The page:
Coles limited engagement in an “anti factory farming” campaign is indicative of the strategic and marketing tightrope the food industry in this country is walking.
On the one hand we have an effective duopoly of FMCG retailing exercising their power to increase their returns to shareholders, and service their customers by both maximising margin and minimising costs. A core part of this strategy is to absorb the proprietary brand margin by aggressively allocating shelf space to housebrand products that are just globally sourced copies of the proprietary Australian products.
On the other hand we have an Australian dollar that has effectively given a 50% price subsidy to the international competitors to the Australian supply chain, at a time when all other domestically sourced input and overhead costs from labour, power, various rates and taxes, freight, and risk costs have all increased substantially. Double whammy!
An added complication is often that the (usually young) buyers in the retailers take the “fast moving” part of the FMCG literally, and fail to recognise the time and investment often required to reflect even a minor change in their product specifications through the supply chain. The consumer end may be fast moving, but when it takes 7 years to mature a fruit tree, and many generations of animals to reflect spec change in the end product, it can be anything but fast moving.
Now Coles have, quite legitimately, moved to build a sort of “animal provenance” into their produce supply chains, as a competitive positioning strategy against Woolworths, increasing the costs of their suppliers, as well as requiring added investment by suppliers for which they need a reasonable chance of a competitive return. This is at the same time they have reduced consumer prices substantially (consumers have been very grateful) in some markets like milk. Whilst Coles, and Woolworths who followed them, may have sacrificed a bit of margin, the supply chain has borne the brunt of it, despite some spin to the contrary.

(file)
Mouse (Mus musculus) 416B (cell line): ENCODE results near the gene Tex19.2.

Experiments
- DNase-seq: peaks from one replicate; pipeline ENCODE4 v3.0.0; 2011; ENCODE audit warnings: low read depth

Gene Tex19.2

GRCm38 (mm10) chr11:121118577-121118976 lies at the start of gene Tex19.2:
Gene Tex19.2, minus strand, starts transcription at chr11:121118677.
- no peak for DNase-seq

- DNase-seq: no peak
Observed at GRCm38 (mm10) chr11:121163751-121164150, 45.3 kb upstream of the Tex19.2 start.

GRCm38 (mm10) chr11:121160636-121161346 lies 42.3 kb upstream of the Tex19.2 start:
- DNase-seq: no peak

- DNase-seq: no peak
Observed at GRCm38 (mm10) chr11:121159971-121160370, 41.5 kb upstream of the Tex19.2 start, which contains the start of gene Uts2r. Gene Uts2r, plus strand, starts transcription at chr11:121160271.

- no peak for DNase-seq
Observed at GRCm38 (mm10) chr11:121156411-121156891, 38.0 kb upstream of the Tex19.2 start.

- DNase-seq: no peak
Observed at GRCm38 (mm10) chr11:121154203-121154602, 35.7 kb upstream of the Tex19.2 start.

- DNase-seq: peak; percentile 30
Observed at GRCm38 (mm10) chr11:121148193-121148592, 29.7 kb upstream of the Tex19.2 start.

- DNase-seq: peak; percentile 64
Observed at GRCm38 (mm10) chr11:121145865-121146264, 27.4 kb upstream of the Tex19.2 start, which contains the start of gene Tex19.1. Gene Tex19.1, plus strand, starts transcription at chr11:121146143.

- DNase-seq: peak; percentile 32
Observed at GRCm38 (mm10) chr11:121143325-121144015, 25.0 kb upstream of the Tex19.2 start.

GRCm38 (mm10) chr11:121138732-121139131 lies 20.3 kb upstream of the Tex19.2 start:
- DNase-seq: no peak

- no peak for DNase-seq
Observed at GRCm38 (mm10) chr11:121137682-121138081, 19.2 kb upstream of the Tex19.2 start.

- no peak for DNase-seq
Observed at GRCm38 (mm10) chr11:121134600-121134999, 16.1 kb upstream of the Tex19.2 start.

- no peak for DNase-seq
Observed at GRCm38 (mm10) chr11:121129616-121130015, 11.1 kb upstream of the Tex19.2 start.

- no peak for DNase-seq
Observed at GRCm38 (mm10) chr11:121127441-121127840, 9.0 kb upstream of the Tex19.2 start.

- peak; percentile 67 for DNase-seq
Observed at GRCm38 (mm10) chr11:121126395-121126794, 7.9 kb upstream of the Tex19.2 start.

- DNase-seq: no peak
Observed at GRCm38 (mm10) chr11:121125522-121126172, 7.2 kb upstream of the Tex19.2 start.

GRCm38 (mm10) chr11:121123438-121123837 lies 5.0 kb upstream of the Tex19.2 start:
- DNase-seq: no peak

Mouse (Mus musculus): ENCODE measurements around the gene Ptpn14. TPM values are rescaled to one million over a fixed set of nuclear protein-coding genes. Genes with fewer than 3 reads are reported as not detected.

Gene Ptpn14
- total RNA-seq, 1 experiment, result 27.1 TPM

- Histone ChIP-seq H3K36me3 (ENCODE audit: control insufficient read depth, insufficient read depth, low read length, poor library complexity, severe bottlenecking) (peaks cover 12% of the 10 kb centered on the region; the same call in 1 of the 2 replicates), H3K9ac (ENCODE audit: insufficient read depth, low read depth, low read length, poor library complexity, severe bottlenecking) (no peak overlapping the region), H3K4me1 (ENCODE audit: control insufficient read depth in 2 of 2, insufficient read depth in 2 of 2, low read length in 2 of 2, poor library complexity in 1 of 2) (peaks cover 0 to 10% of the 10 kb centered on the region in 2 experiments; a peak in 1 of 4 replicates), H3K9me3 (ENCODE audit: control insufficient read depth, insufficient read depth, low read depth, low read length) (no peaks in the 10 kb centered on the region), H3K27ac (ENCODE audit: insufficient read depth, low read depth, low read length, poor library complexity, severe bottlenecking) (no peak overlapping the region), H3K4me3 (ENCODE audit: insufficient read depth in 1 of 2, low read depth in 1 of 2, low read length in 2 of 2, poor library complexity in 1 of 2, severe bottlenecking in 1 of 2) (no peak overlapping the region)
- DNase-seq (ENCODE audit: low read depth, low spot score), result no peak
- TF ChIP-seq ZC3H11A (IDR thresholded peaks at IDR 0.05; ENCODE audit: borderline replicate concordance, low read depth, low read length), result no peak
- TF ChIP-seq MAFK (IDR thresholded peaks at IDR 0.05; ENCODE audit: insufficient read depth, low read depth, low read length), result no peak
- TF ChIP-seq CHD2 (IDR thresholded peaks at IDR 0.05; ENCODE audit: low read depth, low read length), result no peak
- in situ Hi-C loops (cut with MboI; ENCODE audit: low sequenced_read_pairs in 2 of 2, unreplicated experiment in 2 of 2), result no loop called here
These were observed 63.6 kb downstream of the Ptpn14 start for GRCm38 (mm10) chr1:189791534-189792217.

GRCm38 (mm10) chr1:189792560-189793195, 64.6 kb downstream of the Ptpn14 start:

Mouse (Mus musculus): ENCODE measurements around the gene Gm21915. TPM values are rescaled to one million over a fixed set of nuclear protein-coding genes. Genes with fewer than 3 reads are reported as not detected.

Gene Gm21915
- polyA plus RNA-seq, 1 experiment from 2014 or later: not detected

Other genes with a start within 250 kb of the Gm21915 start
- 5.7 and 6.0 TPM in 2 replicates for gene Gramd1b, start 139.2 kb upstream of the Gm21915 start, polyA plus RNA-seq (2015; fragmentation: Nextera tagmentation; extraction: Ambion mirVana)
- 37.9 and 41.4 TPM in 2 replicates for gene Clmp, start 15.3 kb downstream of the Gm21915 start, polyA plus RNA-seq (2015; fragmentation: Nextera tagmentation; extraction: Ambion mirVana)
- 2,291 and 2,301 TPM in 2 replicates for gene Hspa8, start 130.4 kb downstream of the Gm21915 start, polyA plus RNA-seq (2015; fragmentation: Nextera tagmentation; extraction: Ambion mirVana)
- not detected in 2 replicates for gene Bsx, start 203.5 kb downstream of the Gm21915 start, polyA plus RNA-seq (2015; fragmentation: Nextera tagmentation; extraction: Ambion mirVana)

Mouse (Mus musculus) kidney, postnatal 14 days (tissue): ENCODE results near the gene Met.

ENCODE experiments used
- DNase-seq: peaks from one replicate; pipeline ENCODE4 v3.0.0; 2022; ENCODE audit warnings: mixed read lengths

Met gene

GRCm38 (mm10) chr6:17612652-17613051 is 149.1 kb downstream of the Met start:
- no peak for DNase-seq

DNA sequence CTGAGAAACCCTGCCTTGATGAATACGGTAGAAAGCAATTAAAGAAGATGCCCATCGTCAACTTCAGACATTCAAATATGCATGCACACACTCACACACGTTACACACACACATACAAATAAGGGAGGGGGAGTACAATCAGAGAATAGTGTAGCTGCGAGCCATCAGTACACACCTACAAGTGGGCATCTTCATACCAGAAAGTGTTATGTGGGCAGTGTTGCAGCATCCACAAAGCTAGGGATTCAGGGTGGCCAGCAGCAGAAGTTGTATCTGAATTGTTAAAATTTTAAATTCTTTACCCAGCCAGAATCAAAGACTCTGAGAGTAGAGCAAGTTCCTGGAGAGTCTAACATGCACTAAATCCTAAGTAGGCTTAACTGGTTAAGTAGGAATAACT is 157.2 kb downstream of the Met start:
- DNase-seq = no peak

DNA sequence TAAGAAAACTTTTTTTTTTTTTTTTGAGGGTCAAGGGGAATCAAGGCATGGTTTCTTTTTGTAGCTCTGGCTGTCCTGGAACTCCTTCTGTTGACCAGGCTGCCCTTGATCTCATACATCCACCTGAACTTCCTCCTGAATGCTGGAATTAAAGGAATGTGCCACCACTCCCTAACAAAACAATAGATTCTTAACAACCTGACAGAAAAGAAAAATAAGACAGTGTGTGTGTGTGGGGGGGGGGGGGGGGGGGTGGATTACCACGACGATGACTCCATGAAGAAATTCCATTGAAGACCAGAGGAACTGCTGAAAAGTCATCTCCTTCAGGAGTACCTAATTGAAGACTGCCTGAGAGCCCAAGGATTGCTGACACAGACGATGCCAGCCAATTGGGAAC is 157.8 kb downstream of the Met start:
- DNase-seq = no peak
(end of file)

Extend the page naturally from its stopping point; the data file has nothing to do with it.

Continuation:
The small guy has little chance of succeeding against these odds unless he is very smart, and does not have all his eggs in the chain basket, as just competing on the grounds dictated by the chains is a no-win choice.
There are however, strategies that can be deployed to succeed, but they require a re-engineering of the supply chain into a new beast, a Demand Chain that is driven by consumer demand, not supply, and is managed through a chain “community” where information is shared, and is agnostic in some way of the power of the big chains.
Having been a bit gloomy so far, it is however encouraging that the big two retailers are now differentiating themselves competitively, as consumer niches that can be accessed by agile and innovative suppliers. will evolve.
PS. Just after posting, it was announced that Simplot had put its Bathurst and Devenport plants into a wind-down for closure, and McCains had cancelled potato contracts with three big growers. if we needed more evidence of the parlous state of food processing, it just arrived.